Over the past few months, several beef producers have asked me the key to having really productive pastures. The simple answer is optimizing plant photosynthesis.
Of course, that raises the much more complex question of just how to do it. The first step is to think of your pasture as a solar panel. Consider every acre a 43,560-sq.-ft. solar panel with individual plant leaves as the photovoltaic cells.
The fundamental rule to remember is that only green, growing leaves are effective solar collectors. This means bare ground, dead brown leaves and stems should be avoided, and vegetative green leaves should be maximized. The No. 1 rule in pasture production is it takes grass to grow grass.
Every time you look at your pasture and see bare ground, you should think, “That's a pound of beef I lost.” If you think in these terms, you'll start to figure out ways to prevent bare ground from occurring.
Biggest culprit is overgrazing
Grazing pastures too short for too long is the biggest cause of bare ground in tame, high natural rainfall or irrigated pastures. Remember, it takes grass to grow grass. Leaving taller plant residual after grazing will help keep your pastures thicker.
For most cool-season forage species, plan for 3-4-in. of post-grazing residual. Bluegrass and ryegrass with white clover may be grazed somewhat shorter and still maintain vigor. Warm-season species like bermudagrass and bahia can be grazed to 2-3 in. Tall growing native warm-season species like big bluestem and indiangrass should be grazed to 5-8 in., depending on conditions.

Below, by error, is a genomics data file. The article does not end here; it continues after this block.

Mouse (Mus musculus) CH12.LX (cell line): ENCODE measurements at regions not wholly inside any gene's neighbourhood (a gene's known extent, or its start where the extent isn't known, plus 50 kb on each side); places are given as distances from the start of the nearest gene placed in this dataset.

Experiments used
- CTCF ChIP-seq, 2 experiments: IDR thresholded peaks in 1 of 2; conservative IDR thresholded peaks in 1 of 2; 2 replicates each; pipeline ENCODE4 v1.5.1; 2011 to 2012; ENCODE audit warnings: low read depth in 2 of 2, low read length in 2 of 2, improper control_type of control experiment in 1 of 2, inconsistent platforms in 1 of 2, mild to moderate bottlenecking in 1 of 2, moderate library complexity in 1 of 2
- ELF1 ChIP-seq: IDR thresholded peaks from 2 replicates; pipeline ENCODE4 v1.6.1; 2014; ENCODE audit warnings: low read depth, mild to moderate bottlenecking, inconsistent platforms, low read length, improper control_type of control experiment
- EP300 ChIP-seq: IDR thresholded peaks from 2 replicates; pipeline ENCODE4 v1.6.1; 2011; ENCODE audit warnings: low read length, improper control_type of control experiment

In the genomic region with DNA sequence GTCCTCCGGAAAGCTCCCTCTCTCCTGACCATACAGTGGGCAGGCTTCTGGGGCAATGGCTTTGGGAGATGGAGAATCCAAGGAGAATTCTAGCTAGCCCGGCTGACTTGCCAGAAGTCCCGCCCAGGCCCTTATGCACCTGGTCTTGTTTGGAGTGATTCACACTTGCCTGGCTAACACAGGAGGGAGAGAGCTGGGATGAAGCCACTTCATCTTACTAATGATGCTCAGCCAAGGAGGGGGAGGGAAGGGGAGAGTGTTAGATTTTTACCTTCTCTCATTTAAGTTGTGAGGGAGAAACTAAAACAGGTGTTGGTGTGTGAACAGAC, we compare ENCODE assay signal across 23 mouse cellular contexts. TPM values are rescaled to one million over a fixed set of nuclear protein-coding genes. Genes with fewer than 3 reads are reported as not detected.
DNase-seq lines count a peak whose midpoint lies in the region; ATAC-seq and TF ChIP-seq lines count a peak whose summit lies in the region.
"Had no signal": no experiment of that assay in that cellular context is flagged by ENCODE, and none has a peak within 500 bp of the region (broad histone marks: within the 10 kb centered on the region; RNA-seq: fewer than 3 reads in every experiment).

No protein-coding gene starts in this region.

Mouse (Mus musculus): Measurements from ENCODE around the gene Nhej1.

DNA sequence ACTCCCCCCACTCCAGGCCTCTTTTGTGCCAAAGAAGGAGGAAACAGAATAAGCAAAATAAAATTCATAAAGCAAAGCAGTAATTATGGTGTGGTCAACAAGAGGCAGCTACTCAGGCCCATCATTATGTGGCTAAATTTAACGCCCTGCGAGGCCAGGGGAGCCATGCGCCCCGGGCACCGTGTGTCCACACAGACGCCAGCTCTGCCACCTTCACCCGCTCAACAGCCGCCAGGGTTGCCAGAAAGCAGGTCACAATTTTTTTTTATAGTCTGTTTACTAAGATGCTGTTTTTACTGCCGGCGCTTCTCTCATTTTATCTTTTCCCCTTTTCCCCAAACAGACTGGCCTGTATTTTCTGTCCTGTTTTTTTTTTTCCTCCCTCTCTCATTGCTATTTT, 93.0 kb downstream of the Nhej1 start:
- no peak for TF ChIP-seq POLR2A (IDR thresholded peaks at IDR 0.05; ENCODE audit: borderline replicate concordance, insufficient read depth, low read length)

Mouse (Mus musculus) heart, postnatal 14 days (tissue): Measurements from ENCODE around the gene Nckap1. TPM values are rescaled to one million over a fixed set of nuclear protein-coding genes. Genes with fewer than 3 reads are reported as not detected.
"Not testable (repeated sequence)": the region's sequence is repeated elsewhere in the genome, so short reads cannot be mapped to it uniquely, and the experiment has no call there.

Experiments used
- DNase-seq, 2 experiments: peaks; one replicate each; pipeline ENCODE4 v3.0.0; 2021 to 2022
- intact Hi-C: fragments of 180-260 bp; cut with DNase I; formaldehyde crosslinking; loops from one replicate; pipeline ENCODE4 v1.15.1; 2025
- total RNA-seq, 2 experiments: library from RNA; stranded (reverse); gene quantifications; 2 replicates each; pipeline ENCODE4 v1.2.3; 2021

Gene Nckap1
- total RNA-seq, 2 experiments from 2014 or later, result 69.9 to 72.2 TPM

Many pasture species require a rest period to be vigorous producers. Rest allows new leaves to develop and regenerate the plant, helping to keep the ground covered. Close growing species like bermudagrass and white clover require the least amount of rest, while tall growing species like bluestem or bromegrass require the most rest.
Maintaining flexibility in your rest management to balance the length of rest period and plant growth rate is fundamental to successful grazing management. The days of rest required for summer-growth pasture may be much longer than that required for spring-growth pasture. Always remember the goal of rest is to allow young green leaves to maximize photosynthesis.
For those using annual pastures, the more you keep your ground covered, the more effective solar collection will be. This means timely planting and minimizing down time on your solar panel.
Overworking the soil is a common problem for many farmers and keeps the ground bare too long. Whether it's a summer or winter annual, try to get the pasture established quickly and maximize sunny growing days for your pasture.
As with any crop, proper fertility and irrigation practices will keep the pasture more dense and vigorously growing. A deficiency of any required soil nutrient can lead to stand thinning and lost photosynthetic efficiency. Soil testing is an important tool for monitoring soil fertility status; then fertilize appropriately.
The three basic inputs for photosynthesis are solar energy, carbon dioxide and water. If pastures are short on water, photosynthesis declines rapidly. Managing soil conditions for a healthy water cycle, and timely irrigation, are keys to keeping water availability appropriate.
Avoid over resting pastures
I've already mentioned the importance of rest for some pasture species. Avoiding over rest, however, is just as important to photosynthetic efficiency as avoiding over grazing. Over-rested pastures have a preponderance of aged, dead leaves that provide no photosynthetic output for the plant.
An individual blade of grass only has an effective photosynthetic life of three to four weeks. After that, it's losing its photosynthetic efficiency, as well as losing nutritive value for the cattle.
Maximizing photosynthesis is the key to having truly productive pastures. A primary goal of grazing management is keeping forage growth vegetative and density of ground cover high to maximize solar collection. Always remember, it takes grass to grow grass.
Jim Gerrish is a grazing management consultant based in May, ID, and former lead pasture researcher at the University of Missouri's Forage Systems Research Center in Linneus. Reach him at 208/876-4067, email@example.com or visit http://americangrazinglands.com.